From the front porch swing
Being on Meddle Bass Island, with Put in Bay in the distance, was a unique once in a lifetime experience of being able to stay where so much history had taken place.
We arrived at the dock for our return trip and said goodbye to the place where we had made some great memories and headed across Lake Erie to return to the dock at Catawba Island where we had left our car a few days before.Looking out from out ferry, we saw Put in Bay, Rattlesnake Island and Gibraltar Island. Gibraltar Island is home to Ohio State’s Stone Laboratory where students and researchers go to study the ecology in a massive stone laboratory. The island is also the site of the former castle and summer residence of Jay Cooke, the Civil War financier when Abraham Lincoln was president. The Laboratory boats a campus of dorms, dining room, research labs, etc. Limited tours of the island, the castle and the laboratory are by appointment only. One day I would like to tour it.
After picking up our car, we drove back to Johnson’s Island to take pictures of the cemetery of the Johnson’s Island Confederate Prison located near Marblehead. The historical marker is nearly obscured by a tree and the road turns into a housing development before you cross a small causeway to reach the island cemetery. Come prepared with $2.00 to put in the automated machine that will then raise the bar allowing you to cross the causeway. For some reason, the bar was stuck in the up position and we, as well as many other cars, crossed over without charge!
Row upon row of crosses of Confederate officers extends from the road to the water. At first, wooden crosses were placed over the graves, but, in 1890, citizens of Georgia paid to have marble crosses replace the old ones and the name of each man was carved onto a stone. The prison was home to 9,000 captured Confederate officers. More than 200 are buried there. Most of them died from disease or the harsh winters, which, as Southerners, they were unaccustomed to.
In addition, there are three large monuments within the iron fenced cemetery. The largest was dedicated in 1910 and honors all the soldiers who were imprisoned there. The cemetery is on an island now inhabited by private residences and many of the roads are marked private property, but you have complete access year round to the grounds of the cemetery. During the Civil War, the island held the entire campus of barracks and other buildings, but they were all torn down shortly after the war ended. Archeological digs are underway and the items uncovered are on display in the Johnson’s Island Exhibit room at the Ohio Veterans’ Home Museum and Cemetery in Sandusky, our next stop.
The admission is free and the exhibits are open year round to the public Saturday through Wednesday, 10-4 or by special appointment and/or group tours.
To reach the museum from the cemetery, take Route 2 east to Sandusky and exit at US 250, the Cedar Point exit. Go north toward Sandusky on Columbus Avenue about 2 miles. The former Ohio Veterans Home is on the left. Enter the gate and go to the large building in the center across from the flag pole and known as the I.F Mack Building. You will see the Veterans’ Hospital on your right.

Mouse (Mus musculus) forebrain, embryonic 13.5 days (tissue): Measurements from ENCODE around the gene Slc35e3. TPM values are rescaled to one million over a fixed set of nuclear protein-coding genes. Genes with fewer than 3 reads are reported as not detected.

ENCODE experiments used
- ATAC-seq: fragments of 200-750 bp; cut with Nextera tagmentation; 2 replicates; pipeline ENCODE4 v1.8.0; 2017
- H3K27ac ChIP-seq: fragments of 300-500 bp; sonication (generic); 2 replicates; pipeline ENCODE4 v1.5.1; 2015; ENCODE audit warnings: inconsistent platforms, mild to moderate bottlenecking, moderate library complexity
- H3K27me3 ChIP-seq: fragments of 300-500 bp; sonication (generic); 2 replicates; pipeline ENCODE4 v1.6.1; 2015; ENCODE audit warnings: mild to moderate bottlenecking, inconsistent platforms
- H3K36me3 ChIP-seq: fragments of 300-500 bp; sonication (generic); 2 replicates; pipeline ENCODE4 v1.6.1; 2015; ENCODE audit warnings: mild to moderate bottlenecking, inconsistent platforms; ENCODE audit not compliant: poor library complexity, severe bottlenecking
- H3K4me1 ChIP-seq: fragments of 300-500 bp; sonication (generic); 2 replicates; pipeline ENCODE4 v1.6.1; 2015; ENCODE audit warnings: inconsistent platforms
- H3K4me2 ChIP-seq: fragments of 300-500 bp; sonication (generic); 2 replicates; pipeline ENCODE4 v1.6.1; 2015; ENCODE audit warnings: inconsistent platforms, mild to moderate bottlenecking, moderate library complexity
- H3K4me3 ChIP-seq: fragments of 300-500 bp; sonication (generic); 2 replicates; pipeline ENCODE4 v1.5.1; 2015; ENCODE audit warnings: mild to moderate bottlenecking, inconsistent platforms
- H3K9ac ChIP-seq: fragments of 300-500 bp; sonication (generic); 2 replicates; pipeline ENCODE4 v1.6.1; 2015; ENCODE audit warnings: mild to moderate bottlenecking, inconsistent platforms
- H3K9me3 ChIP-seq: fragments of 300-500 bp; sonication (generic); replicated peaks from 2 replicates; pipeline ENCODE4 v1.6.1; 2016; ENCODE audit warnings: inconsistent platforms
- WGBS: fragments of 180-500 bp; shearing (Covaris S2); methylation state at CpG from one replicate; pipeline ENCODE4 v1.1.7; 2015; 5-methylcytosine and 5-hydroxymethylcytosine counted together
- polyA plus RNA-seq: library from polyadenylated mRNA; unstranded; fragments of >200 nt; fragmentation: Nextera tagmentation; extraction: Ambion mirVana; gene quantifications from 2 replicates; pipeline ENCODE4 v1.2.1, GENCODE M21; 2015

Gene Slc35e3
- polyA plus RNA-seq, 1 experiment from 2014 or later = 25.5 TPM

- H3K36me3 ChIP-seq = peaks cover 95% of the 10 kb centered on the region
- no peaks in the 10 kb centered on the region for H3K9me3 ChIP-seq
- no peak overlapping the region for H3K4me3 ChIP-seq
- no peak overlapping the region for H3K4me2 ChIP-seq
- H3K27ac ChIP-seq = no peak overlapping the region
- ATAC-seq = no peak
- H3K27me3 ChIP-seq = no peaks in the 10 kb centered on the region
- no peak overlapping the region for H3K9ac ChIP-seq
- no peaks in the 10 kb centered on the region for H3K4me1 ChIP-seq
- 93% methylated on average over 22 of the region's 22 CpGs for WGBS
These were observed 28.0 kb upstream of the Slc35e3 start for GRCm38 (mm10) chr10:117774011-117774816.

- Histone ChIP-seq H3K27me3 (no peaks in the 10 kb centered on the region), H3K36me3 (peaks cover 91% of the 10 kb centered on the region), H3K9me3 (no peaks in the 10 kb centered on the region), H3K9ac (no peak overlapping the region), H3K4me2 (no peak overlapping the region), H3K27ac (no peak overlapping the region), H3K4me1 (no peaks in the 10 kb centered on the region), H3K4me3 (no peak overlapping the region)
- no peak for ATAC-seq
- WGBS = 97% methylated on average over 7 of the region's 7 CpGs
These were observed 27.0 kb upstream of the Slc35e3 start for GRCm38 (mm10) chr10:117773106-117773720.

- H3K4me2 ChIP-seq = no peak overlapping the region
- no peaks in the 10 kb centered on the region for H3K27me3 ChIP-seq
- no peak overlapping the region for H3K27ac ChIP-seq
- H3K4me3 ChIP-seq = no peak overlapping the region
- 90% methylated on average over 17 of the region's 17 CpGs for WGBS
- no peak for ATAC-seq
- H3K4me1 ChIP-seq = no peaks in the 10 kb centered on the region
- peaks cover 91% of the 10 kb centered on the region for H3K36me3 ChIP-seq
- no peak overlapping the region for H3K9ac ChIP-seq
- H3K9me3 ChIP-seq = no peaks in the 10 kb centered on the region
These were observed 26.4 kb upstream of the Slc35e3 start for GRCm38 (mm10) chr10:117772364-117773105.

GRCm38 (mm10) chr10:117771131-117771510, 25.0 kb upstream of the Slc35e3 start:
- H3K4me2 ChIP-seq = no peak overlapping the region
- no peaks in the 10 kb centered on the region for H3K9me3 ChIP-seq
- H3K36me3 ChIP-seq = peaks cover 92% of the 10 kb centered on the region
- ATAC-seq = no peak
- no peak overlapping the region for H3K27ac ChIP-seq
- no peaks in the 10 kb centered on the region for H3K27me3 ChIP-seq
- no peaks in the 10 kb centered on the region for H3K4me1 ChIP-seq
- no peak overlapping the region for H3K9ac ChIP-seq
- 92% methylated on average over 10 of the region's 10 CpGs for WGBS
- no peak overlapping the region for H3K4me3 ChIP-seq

Enter the large, ornate sandstone building and you will see many rooms dedicated to all wars. What an impressive display of memorabilia from the Civil War, WWl, WWll, Korean War, Vietnam, Iraq and Afghanistan. The exhibits include clothing, artifacts, personal stories, flags, medals, news coverage and just about anything one could bring back from the wars.
The exhibit for the artifacts dug from Johnson’s Island Prison Camp is on the second floor. There is an elevator if needed. We walked through the entire first floor and never saw another visitor or attendant. But we finally found an attendant who informed us where the Camp exhibit was.
In addition to the other displays, check out the Veterans Hall of Fame where the outstanding public accomplishments of veterans is recognized.
We left the museum and headed home for Jefferson with a lot of new information and history to share.
If you are interested in more information or would like to plan a trip to any of the places we visited and mentioned in the last five columns, you can pick up a packet at the Jefferson Historical Society, Thursday through Saturday, 12-4. You can also pick up a packet at the Jefferson Gazette office at the table in the front office. There is Lake Erie Shores and Island Welcome Center East on Milan Road in Sandusky which would be a great first stop if taking this tour. All the booklets mentioned can be picked up there also.
Pamphlets on all the places are included as well as a large Lake Erie Islands book with plenty of unique sites. Be sure and pick up the “Civil War Destinations” booklet which lists other Ohio war sites which we did not have time to visit on this trip. Several pamphlets are on special Civil War commemorative celebrations in the next two years as we continue to remember the four years of the Civil War.